That was the subject line in a recent email in which the writer asked:
“We have a skilled fundraiser who wants to do an event for us. She is willing to do it for 10% of profits after expenses. She is passionate about our cause and has worked hard for us for a couple of year — often at her own expense — to promote other successful, but, much smaller events.
“To do this big event she wants to get paid…and I can understand that, as it will be a big undertaking.
“Seems we won’t have any risk involved. We know her, we trust her and if we don’t make any money then she won’t make any money. Is there something I’m missing, or do you think under these circumstances this could work ok?”
I responded that I’ve always believed in and adhered to the “rule” that no consultant/vendor to a nonprofit organization should be compensated based on a percentage of funds raised. (There’s good reason for that “rule,” and AFP has a comprehensive “white paper” discussing the issue — AFP Ethics Paper.)
So, not to repeat what you can read in that document….
In essence, a nonprofit organization should be able to afford/pay for the services of any consultant/vendor that they engage. If they can’t afford it, they shouldn’t be doing it !!
All consultants/vendors should be able to put a dollar price on the time/effort/services they provide … a price that reflects the current “market.” And the consultant and the organization should come to an agreement (contract) as to the specific dollar figure and how it is to be paid.
I understand what you said about your “skilled fundraiser” being passionate about your cause, about having worked for you in the past, and having given of her time and resources. That was her choice — commendable, but her choice.
Let me use an exaggerated example to advocate for not compensating on a percentage basis. If your event raises $11,000,000 at a cost of $1,000,000, then the consultant will get $1,000,000. How can you possibly justify giving a consultant that much money … money that could do so much good for your constituents ???
Using the same percentages on a smaller scale doesn’t justify using money that people give to you to help the people you serve, to instead compensate a vendor/consultant.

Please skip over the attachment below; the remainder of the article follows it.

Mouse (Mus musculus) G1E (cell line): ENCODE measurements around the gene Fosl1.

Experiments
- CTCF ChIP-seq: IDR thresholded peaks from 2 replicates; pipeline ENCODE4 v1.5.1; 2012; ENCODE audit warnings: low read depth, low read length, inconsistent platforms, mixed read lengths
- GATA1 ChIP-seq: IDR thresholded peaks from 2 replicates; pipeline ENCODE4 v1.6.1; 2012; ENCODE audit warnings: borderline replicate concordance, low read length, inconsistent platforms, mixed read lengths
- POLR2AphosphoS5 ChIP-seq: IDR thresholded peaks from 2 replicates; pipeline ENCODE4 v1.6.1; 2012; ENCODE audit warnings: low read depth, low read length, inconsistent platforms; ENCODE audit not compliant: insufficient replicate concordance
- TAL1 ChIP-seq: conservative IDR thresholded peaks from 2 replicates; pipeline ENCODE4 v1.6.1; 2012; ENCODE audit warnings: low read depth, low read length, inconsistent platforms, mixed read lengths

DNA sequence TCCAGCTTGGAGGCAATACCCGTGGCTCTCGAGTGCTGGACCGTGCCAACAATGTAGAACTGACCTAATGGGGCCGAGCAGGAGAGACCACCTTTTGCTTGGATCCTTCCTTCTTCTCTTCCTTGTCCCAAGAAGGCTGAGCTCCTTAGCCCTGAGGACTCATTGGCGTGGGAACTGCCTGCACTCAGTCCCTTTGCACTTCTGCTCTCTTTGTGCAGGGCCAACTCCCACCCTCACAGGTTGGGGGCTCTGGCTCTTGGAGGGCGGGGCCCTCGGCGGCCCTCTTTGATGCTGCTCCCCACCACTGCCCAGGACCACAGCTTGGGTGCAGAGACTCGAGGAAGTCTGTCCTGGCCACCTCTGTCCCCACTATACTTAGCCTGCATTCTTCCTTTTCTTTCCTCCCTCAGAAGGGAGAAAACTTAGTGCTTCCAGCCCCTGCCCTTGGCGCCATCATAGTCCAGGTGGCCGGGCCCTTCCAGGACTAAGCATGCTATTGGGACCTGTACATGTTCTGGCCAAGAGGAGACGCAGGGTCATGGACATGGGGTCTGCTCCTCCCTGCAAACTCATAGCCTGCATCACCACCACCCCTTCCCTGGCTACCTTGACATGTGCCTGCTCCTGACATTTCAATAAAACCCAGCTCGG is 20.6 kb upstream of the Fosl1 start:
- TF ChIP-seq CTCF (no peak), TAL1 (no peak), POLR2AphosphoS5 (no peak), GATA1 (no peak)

And, by-the-way, you refer to this person as a “fundraiser,” but describe her as an Event Planner/Organizer/Manager. Those two titles do not usually equate … unless she is actually raising the money for you.
If she is raising the money for you, there is not likely a relationship between the ticket purchasers and your organization; and what an NPO must have to ensure future funding is a relationship with those who support that organization.
That you believe you would go into the proposed relationship with no risk cannot be a justification for unethical behavior — as per the “rule.” And, there is a risk you haven’t considered: What if your community/constituents/local newspapers find out about a consultant/vendor getting so much money from your organization that could have helped lots of people !!??
In addition, I get the impression from your note that your organization does (has done) smaller events as “fundraisers.” “Fundraisers” don’t result in ongoing donors … people you can count on for support over the long term.
For my reaction to “fundraisers,” let me refer you to two early postings on my blog:
Fundraising Or Not Fundraising, That Is The Question
“Development” Is Not A Synonym For “Fundraising”
You should know, the above is a compilation of comments from both my wife and I.
I looked at your question from the perspective of a fundraising professional, and she from the perspective of a long-time Special Events Planner/Organizer/Manager.
Have a comment or a question about starting, evaluating or expanding your fundraising program?
Contact Hank at AskHank@Major-Capital-Giving.com. With over 30 years of counseling in major gifts, capital campaigns, bequest programs and the planning studies to precede these three, he’ll be pleased to answer your questions.